“In the 1950s, vegetarians were thought of as loonies,” I said. “but now it’s acceptable. In the 1960s, Chinese medicine was thought of as loony, but now it’s becoming acceptable. Is green architecture still thought of as loony?”

“Not so much,” said Blanche. “One of the problems with the environment movement has been – though it’s less so now – that the Greenies thought We have the Holy Grail. Everyone should come to us. We know the solutions. But, unless you are a vegan living in a cave up a hill, you also participate in the same mainstream society as everybody else. You’re just kidding yourself if you think you’re not.

“I work a lot with two guys – Dusty Gedge who wrote the London policy plan for sustainables and Gary Grant who’s an ecologist who designed the bio-diversity action plan for the 2012 Olympics. They’re doing the green roof on the Tate Modern extension and advising on the green roof for the South Bank re-construction. It is now in the Greater London Authority’s documents that the Mayor expects to see green roofs and walls integrated into buildings and developments wherever possible. Things are changing.”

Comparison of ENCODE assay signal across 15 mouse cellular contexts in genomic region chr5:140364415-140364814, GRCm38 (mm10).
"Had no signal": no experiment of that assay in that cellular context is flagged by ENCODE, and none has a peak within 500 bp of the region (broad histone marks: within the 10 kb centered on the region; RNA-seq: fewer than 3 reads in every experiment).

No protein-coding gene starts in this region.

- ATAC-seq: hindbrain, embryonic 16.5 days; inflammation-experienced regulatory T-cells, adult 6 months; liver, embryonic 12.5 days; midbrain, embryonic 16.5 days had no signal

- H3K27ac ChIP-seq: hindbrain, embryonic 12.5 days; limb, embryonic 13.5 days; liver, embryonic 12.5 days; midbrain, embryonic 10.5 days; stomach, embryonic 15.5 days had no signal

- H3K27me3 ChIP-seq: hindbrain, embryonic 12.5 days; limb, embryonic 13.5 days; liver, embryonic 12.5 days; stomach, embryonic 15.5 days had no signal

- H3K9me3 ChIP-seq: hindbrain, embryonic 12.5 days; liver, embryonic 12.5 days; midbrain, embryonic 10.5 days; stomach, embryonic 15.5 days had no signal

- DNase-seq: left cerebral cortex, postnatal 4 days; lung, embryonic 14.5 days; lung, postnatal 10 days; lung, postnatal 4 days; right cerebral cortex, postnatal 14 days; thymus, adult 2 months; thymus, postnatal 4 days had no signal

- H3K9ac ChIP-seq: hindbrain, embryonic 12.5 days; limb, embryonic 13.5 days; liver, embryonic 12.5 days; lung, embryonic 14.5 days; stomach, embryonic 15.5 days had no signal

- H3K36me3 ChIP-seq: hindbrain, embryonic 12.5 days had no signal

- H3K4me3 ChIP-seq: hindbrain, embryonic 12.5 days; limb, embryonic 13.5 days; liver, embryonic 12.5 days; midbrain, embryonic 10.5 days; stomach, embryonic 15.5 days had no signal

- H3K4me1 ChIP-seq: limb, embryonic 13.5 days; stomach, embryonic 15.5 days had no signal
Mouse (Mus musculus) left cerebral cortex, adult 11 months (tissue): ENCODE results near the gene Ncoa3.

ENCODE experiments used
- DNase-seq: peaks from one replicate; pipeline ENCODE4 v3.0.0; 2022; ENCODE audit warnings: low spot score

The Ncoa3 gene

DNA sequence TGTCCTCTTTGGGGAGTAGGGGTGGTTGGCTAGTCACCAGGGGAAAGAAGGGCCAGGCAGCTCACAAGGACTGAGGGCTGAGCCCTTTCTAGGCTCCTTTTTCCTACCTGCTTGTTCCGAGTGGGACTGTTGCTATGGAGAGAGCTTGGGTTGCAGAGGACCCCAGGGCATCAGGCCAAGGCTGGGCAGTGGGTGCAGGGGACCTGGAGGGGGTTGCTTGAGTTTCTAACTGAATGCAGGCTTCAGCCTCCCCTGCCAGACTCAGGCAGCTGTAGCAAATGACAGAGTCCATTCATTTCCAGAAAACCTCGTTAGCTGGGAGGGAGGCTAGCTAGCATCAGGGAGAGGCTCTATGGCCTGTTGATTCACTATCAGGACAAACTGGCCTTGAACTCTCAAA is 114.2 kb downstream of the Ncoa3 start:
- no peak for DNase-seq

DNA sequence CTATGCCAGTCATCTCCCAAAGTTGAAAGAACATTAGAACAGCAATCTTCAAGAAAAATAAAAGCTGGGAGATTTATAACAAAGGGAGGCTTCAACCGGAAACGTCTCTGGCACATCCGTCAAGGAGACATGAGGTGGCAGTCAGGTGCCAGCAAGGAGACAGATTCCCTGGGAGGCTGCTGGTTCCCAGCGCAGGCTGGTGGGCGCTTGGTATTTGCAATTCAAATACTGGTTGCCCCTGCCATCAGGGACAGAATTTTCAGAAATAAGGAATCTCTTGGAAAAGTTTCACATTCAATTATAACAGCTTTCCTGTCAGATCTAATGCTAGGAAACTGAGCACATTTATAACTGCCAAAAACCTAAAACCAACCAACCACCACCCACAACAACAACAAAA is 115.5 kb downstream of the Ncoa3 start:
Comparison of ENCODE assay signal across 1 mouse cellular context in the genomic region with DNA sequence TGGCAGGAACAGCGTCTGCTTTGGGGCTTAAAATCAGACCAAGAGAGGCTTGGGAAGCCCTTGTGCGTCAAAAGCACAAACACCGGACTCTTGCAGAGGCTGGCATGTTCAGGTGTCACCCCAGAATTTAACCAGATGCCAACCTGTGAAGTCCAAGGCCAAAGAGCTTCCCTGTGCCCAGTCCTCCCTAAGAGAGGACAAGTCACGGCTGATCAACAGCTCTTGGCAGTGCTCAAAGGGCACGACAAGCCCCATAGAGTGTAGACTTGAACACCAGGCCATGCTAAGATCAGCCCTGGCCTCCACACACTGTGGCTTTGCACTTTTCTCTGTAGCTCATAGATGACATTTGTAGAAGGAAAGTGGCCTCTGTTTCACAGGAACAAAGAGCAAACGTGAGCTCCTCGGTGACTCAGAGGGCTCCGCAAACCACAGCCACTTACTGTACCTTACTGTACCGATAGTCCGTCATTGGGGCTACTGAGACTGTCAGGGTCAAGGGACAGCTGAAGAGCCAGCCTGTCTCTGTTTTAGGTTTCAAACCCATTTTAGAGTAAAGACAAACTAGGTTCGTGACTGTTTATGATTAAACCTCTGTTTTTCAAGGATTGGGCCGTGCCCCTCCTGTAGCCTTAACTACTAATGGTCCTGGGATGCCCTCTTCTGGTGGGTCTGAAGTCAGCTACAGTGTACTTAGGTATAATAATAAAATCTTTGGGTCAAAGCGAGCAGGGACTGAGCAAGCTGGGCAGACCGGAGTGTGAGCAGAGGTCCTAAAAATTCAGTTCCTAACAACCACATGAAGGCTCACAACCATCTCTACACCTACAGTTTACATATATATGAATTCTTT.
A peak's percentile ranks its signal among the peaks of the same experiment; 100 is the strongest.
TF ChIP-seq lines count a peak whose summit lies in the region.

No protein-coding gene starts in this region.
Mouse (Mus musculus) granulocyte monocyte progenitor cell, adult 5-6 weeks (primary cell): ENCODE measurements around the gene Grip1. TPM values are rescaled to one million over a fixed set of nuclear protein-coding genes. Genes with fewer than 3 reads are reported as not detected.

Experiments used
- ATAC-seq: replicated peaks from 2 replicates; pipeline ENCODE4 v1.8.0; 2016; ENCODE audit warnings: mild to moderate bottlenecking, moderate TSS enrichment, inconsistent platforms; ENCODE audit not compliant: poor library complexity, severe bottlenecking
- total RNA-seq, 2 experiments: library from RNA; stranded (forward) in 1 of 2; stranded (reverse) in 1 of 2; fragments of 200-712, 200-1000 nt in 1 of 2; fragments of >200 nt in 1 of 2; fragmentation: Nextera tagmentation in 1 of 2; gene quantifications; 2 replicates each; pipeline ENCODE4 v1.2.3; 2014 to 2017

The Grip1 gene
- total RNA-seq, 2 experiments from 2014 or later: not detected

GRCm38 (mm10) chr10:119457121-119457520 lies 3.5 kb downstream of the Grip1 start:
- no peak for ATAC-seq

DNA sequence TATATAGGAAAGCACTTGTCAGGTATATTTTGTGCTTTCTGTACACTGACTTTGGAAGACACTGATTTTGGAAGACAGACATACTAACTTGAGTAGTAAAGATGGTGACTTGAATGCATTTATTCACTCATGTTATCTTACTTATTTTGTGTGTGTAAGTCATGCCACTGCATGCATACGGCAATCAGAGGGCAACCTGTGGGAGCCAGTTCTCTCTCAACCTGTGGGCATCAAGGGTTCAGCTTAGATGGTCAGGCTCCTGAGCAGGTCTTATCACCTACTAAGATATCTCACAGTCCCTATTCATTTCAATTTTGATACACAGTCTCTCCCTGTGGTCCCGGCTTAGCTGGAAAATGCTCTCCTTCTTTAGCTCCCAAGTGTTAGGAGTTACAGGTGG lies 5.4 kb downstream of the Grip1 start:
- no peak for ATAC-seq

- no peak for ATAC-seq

And how is this relevant to Lewis Schaffer you, my dear reader, might ask?

It isn’t.

Did I say it was?

I worry more about the invertebrates on the roof and the potential plots of the Triffids.

There is a 50 second time-lapse video on Vimeo of greenery being built into the wall of the Rubens Hotel in Victoria, London. (Designed by Gary Grant of the Green Roof Consultancy.)